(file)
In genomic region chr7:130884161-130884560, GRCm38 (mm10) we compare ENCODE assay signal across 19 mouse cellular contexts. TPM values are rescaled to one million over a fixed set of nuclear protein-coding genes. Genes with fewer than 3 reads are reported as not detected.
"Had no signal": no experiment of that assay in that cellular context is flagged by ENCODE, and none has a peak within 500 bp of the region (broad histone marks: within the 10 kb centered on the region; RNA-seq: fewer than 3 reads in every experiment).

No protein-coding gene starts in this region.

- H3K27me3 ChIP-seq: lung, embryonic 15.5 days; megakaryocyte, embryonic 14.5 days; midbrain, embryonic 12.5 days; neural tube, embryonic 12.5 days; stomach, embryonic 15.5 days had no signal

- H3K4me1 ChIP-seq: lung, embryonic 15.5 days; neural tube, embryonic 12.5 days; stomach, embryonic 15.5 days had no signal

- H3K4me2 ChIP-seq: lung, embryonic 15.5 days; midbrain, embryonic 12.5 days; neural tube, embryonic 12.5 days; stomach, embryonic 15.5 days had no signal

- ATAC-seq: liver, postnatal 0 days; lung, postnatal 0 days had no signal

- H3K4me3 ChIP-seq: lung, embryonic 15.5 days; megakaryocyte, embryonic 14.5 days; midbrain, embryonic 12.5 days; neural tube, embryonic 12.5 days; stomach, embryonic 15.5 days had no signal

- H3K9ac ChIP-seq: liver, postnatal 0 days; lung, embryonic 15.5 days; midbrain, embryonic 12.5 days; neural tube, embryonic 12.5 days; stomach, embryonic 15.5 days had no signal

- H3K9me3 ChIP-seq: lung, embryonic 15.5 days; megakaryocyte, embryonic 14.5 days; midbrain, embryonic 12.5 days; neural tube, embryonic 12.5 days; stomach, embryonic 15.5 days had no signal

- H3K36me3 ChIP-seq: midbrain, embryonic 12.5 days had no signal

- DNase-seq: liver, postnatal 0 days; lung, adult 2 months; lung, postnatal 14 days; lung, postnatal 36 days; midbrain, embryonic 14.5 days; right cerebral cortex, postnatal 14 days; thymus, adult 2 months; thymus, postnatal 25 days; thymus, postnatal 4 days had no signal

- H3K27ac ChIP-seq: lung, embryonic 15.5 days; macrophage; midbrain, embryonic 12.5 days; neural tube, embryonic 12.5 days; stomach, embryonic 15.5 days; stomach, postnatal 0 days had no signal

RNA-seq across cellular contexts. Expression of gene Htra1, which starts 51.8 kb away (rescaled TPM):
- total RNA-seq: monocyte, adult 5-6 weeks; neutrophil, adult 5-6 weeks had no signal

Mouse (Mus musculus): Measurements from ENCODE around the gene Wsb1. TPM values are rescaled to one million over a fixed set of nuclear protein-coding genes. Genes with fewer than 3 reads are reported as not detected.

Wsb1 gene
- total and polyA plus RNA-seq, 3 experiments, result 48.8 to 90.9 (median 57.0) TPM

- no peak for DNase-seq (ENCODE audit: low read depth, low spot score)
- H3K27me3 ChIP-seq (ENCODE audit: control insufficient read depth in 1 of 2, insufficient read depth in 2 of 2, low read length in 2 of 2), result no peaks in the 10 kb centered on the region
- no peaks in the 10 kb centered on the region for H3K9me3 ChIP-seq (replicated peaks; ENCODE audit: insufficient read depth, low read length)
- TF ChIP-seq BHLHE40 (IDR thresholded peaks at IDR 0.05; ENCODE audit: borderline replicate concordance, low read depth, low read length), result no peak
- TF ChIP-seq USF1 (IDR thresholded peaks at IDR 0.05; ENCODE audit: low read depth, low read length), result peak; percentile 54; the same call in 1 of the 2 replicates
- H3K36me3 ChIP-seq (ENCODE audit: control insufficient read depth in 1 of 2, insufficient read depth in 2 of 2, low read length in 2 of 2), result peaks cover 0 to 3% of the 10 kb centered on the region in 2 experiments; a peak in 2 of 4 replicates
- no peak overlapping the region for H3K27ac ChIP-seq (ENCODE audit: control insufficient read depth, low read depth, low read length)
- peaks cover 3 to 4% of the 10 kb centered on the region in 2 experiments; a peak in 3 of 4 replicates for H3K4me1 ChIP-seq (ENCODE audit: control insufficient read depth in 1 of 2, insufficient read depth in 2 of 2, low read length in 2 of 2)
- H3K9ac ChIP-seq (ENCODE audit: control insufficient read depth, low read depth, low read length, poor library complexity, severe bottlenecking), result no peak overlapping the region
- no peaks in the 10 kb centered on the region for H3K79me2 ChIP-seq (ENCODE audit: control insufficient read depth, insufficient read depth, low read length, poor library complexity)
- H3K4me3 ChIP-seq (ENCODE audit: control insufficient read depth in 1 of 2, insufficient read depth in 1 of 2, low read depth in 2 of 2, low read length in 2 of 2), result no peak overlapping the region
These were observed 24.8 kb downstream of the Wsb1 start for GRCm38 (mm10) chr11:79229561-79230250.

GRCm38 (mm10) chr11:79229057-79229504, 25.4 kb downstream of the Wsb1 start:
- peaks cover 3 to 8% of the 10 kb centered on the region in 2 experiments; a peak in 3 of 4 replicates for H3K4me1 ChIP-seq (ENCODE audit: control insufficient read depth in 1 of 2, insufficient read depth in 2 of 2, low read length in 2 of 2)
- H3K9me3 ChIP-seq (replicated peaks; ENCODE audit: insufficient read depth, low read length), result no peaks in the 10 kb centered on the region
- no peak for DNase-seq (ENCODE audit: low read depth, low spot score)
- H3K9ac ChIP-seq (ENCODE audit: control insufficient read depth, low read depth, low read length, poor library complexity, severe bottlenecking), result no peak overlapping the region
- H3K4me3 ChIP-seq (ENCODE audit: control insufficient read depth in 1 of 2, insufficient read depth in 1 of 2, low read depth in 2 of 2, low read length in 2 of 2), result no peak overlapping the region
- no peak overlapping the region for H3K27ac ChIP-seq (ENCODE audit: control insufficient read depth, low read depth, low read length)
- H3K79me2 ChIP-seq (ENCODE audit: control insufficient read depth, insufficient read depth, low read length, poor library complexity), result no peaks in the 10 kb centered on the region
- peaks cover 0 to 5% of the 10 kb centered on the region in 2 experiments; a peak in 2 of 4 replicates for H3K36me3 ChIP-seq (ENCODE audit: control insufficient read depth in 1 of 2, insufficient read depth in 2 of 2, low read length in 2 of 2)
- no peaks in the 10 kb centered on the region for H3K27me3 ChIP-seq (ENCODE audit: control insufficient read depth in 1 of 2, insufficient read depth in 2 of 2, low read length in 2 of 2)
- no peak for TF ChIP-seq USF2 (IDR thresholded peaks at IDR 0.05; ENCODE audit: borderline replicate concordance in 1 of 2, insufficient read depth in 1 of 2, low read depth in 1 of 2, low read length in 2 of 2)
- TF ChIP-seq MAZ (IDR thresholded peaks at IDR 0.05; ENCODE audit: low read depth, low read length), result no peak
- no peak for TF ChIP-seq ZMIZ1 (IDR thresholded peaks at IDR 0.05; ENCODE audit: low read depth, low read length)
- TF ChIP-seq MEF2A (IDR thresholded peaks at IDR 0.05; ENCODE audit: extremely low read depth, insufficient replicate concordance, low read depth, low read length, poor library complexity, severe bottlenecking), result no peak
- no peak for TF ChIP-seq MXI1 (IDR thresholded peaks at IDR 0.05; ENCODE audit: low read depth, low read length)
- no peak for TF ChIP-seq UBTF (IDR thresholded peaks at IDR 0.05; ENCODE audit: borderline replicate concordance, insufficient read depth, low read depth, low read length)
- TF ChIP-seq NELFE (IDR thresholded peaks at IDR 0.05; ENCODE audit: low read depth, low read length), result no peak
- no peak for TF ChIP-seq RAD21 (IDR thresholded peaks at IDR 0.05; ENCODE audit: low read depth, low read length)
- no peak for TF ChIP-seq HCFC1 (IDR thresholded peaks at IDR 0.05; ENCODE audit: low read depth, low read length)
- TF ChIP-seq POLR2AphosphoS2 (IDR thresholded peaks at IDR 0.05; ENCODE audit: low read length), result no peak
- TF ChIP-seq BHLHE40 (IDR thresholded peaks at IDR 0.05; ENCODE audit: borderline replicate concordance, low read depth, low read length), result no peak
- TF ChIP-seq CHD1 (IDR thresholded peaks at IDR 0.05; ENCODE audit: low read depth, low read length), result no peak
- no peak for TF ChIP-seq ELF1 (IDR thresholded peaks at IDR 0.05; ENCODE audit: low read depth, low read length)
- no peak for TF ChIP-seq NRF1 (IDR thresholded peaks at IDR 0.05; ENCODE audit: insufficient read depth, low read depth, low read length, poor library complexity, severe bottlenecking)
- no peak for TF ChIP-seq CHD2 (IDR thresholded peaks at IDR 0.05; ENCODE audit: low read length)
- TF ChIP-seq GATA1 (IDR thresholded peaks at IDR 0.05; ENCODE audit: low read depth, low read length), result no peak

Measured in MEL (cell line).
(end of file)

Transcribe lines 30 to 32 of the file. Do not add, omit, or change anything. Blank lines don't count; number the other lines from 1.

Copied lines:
These were observed 24.8 kb downstream of the Wsb1 start for GRCm38 (mm10) chr11:79229561-79230250.

GRCm38 (mm10) chr11:79229057-79229504, 25.4 kb downstream of the Wsb1 start:
- peaks cover 3 to 8% of the 10 kb centered on the region in 2 experiments; a peak in 3 of 4 replicates for H3K4me1 ChIP-seq (ENCODE audit: control insufficient read depth in 1 of 2, insufficient read depth in 2 of 2, low read length in 2 of 2)